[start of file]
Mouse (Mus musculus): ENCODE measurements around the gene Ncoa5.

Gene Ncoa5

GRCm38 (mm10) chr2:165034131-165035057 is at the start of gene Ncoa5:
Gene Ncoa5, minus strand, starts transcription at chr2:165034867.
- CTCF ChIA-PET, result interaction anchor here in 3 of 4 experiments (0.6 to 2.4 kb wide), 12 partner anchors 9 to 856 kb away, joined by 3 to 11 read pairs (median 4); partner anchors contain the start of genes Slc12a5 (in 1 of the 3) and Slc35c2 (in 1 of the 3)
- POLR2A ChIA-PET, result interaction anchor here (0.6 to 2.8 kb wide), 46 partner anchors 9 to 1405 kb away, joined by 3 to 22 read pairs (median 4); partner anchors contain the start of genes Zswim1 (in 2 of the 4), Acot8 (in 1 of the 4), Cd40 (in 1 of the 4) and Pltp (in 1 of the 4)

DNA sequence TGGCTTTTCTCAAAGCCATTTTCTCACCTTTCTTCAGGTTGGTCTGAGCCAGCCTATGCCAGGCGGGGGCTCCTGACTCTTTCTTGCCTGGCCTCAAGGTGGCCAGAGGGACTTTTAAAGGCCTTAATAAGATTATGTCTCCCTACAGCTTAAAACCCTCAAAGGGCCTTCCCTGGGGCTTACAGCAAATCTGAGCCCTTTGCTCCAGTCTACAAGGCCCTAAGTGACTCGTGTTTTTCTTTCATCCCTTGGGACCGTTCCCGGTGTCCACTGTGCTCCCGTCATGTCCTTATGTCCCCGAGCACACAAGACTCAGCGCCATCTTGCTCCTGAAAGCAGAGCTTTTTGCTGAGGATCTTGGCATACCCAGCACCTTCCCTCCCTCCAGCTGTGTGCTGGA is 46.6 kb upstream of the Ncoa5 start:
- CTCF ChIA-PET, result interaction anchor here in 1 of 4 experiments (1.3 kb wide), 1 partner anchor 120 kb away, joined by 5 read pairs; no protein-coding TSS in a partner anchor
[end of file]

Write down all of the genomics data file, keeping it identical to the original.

Mouse (Mus musculus): ENCODE measurements around the gene Ncoa5.

Gene Ncoa5

GRCm38 (mm10) chr2:165034131-165035057 is at the start of gene Ncoa5:
Gene Ncoa5, minus strand, starts transcription at chr2:165034867.
- CTCF ChIA-PET, result interaction anchor here in 3 of 4 experiments (0.6 to 2.4 kb wide), 12 partner anchors 9 to 856 kb away, joined by 3 to 11 read pairs (median 4); partner anchors contain the start of genes Slc12a5 (in 1 of the 3) and Slc35c2 (in 1 of the 3)
- POLR2A ChIA-PET, result interaction anchor here (0.6 to 2.8 kb wide), 46 partner anchors 9 to 1405 kb away, joined by 3 to 22 read pairs (median 4); partner anchors contain the start of genes Zswim1 (in 2 of the 4), Acot8 (in 1 of the 4), Cd40 (in 1 of the 4) and Pltp (in 1 of the 4)

DNA sequence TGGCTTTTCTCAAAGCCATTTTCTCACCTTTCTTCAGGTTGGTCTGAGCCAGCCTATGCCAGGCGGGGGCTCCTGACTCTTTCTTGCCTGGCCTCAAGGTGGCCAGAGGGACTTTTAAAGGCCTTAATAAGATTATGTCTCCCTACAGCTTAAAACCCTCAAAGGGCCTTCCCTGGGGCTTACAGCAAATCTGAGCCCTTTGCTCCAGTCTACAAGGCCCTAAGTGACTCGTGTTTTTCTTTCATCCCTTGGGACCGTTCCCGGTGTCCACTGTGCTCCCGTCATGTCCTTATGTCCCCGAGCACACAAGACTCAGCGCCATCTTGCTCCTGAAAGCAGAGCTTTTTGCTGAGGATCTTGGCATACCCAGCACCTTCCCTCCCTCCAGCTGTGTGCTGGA is 46.6 kb upstream of the Ncoa5 start:
- CTCF ChIA-PET, result interaction anchor here in 1 of 4 experiments (1.3 kb wide), 1 partner anchor 120 kb away, joined by 5 read pairs; no protein-coding TSS in a partner anchor